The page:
Now I’m faced with a familiar dilemma: this whole celebrity theme is real, and it makes good promotional copy, but should I really present that background information with the piece? I always have to weigh that decision on a case-by-case basis. It can be nice to clue the listener into artistic context, but the music is ultimately just music, so I have to decide if I’m just loading on more baggage than the notes should have to carry. In other words, if listeners come expecting some profound revelation about fame, it’s likely they will end up being disappointed. Instead of simply enjoying or disliking the music for its own charms, they may judge it solely on how well it illustrates a point, which is not my intention at all.

So I’ll be contemplating this problem for the next few weeks, and hopefully coming to a solution I can stand by. The music has to get to Piotr by the new year.

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Of all noises, I think music is the least disagreeable.

- Samuel Johnson

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A question on the Composers Forum has put me onto the topic of musical time.

In the mid-20th century, a trend arose in which composers began notating the passage of musical time in seconds. Typically, the score was a grid in which musical events were arranged spatially against an axis showing the passage of clock time. In this way, composers were able to liberate musical events from the tyranny of the bar line, meter, and rhythm.

The result was often music that was disorienting, as listeners had little or no physical connection to the passage of time within the piece. This sense of disorientation could be pleasant or unpleasant, depending on the listener, the piece, and the performance. In the best circumstances, listeners were swept away by the gestures themselves, without regard to how they relate to an articulated grid.

Before the mid-20th century, musical time had almost always been tied to a pulse – a more-or-less regular succession of beats that were directly and audibly connected to the shapes and pacing of each musical event. And, indeed, most music since has still used some form of pulse.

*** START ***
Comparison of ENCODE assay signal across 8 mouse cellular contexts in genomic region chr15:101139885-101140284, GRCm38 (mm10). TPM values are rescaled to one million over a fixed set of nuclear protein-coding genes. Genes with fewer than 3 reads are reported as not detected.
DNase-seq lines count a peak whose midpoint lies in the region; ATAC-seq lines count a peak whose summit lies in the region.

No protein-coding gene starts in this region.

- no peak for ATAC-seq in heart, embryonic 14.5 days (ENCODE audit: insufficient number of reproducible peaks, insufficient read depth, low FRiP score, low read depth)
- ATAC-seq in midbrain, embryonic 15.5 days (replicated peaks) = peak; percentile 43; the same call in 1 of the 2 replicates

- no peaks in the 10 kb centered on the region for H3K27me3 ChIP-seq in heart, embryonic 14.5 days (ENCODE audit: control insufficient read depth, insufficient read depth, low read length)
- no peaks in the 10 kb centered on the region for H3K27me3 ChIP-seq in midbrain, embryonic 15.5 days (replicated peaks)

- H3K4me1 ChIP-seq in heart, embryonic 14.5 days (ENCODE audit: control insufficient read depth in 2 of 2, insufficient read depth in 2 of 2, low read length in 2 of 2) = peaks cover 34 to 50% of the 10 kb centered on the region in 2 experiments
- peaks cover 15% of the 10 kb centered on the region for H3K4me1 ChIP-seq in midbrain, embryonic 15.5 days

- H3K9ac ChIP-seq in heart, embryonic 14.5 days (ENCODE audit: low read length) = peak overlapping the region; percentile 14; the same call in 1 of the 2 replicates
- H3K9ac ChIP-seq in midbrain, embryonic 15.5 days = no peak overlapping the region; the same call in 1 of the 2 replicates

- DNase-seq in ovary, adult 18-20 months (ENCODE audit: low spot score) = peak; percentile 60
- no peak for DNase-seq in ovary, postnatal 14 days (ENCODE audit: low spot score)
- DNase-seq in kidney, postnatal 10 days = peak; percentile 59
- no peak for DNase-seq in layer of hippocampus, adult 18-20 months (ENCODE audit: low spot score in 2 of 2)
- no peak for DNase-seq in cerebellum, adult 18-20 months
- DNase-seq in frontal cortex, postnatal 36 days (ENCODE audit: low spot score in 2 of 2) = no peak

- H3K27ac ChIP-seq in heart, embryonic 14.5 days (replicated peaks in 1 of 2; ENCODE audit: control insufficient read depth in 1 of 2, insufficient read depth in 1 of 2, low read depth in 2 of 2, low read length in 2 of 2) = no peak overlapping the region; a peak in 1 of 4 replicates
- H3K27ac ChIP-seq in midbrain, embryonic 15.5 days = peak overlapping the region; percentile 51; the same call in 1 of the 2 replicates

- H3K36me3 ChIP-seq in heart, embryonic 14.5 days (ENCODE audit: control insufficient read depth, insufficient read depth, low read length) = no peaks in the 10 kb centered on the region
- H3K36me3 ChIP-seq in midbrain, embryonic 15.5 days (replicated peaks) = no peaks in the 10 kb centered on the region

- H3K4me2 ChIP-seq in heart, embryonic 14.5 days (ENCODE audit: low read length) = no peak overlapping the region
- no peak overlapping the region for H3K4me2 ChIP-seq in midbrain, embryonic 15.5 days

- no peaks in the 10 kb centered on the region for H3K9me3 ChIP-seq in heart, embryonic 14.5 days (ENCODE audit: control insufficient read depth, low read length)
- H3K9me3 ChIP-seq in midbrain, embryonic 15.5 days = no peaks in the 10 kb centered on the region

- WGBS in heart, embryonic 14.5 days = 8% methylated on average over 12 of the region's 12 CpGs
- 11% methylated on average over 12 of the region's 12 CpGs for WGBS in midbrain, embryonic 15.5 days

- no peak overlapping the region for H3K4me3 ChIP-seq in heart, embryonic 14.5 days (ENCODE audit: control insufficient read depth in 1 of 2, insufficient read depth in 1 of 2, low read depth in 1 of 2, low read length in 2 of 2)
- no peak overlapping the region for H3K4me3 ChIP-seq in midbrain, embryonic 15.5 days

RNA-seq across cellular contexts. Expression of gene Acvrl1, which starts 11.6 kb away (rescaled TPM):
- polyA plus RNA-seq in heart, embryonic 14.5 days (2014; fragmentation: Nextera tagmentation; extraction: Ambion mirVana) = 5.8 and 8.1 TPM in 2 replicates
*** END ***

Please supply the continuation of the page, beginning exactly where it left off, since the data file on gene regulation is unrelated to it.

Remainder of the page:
Don’t let anyone tell you that because one way is old and the other way is new, or one way is common and the other is unusual, either one is inherently superior to the other. They are both valid techniques, or at least they are as valid as the skills of the composer can make them.

Having said that, I have to admit I am not a fan of measuring musical time with minutes and seconds. Sixty seconds to a minute, sixty minutes to an hour – these are arbitrary, if convenient, ways to incrementalize the passage of time. They don’t have a concrete relationship to real time, or even perceived time — and perceived time is one of the special aptitudes of music. When music passes in audible pulses, we inevitably compare it with our own bodily pulses – the standard through which we measure time, consciously or unconsciously. A musical pulse that outstrips our heart rates feels fast; if the musical pulse is slower than our heart rates, we perceive it as slow. Acceleration in music mimics the presence of adrenaline; deceleration resonates with relaxation and meditation.

And, of course, musical pulse doesn’t just imitate our physical states, it can influence us very powerfully on a visceral level.

Clock time, on the other hand, is a cerebral construct – its use in music can tend to emphasize the cerebral end of musical comprehension. The results often foster an out-of-body listening experience – an experience that many composers (occasionally including me) strive for.

More often I like my music to hit me in all of my most sensitive spots: viscerally, temporally, intellectually, experientially, aesthetically, emotionally. The audible organization of rhythms into beats, beats into meters, meters into phrases and phrases into forms creates a layered artistic experience that carves me up and sews me back together like nothing else I know.